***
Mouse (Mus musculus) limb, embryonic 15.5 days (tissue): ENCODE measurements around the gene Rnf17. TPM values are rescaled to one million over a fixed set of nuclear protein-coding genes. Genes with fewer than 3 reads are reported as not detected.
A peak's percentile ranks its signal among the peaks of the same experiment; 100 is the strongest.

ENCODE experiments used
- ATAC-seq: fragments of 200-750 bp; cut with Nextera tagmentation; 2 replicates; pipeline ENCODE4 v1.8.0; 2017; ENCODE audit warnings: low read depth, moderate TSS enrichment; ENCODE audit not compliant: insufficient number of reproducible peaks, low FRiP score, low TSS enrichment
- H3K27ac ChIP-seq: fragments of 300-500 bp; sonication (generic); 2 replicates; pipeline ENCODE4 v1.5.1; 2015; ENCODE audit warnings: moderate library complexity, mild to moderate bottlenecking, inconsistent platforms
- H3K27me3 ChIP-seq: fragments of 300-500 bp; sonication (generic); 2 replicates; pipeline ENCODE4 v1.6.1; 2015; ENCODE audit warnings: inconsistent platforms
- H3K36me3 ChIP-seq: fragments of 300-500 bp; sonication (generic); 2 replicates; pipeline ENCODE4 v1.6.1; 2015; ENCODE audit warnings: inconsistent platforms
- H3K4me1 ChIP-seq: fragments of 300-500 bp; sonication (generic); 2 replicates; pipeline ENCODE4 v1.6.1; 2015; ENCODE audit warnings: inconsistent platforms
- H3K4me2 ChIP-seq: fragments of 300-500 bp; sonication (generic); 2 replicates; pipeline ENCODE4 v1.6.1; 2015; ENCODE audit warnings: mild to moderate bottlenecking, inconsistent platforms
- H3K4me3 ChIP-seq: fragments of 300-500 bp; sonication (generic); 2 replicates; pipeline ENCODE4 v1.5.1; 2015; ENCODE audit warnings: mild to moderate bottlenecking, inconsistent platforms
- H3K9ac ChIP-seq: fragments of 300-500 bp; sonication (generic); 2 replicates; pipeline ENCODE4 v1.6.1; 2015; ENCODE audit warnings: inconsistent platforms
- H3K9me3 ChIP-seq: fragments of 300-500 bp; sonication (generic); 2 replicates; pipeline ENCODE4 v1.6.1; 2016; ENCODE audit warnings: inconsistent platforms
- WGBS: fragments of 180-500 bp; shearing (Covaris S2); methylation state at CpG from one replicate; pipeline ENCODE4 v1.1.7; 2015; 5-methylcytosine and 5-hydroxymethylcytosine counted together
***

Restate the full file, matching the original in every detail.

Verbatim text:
Mouse (Mus musculus) limb, embryonic 15.5 days (tissue): ENCODE measurements around the gene Rnf17. TPM values are rescaled to one million over a fixed set of nuclear protein-coding genes. Genes with fewer than 3 reads are reported as not detected.
A peak's percentile ranks its signal among the peaks of the same experiment; 100 is the strongest.

ENCODE experiments used
- ATAC-seq: fragments of 200-750 bp; cut with Nextera tagmentation; 2 replicates; pipeline ENCODE4 v1.8.0; 2017; ENCODE audit warnings: low read depth, moderate TSS enrichment; ENCODE audit not compliant: insufficient number of reproducible peaks, low FRiP score, low TSS enrichment
- H3K27ac ChIP-seq: fragments of 300-500 bp; sonication (generic); 2 replicates; pipeline ENCODE4 v1.5.1; 2015; ENCODE audit warnings: moderate library complexity, mild to moderate bottlenecking, inconsistent platforms
- H3K27me3 ChIP-seq: fragments of 300-500 bp; sonication (generic); 2 replicates; pipeline ENCODE4 v1.6.1; 2015; ENCODE audit warnings: inconsistent platforms
- H3K36me3 ChIP-seq: fragments of 300-500 bp; sonication (generic); 2 replicates; pipeline ENCODE4 v1.6.1; 2015; ENCODE audit warnings: inconsistent platforms
- H3K4me1 ChIP-seq: fragments of 300-500 bp; sonication (generic); 2 replicates; pipeline ENCODE4 v1.6.1; 2015; ENCODE audit warnings: inconsistent platforms
- H3K4me2 ChIP-seq: fragments of 300-500 bp; sonication (generic); 2 replicates; pipeline ENCODE4 v1.6.1; 2015; ENCODE audit warnings: mild to moderate bottlenecking, inconsistent platforms
- H3K4me3 ChIP-seq: fragments of 300-500 bp; sonication (generic); 2 replicates; pipeline ENCODE4 v1.5.1; 2015; ENCODE audit warnings: mild to moderate bottlenecking, inconsistent platforms
- H3K9ac ChIP-seq: fragments of 300-500 bp; sonication (generic); 2 replicates; pipeline ENCODE4 v1.6.1; 2015; ENCODE audit warnings: inconsistent platforms
- H3K9me3 ChIP-seq: fragments of 300-500 bp; sonication (generic); 2 replicates; pipeline ENCODE4 v1.6.1; 2016; ENCODE audit warnings: inconsistent platforms
- WGBS: fragments of 180-500 bp; shearing (Covaris S2); methylation state at CpG from one replicate; pipeline ENCODE4 v1.1.7; 2015; 5-methylcytosine and 5-hydroxymethylcytosine counted together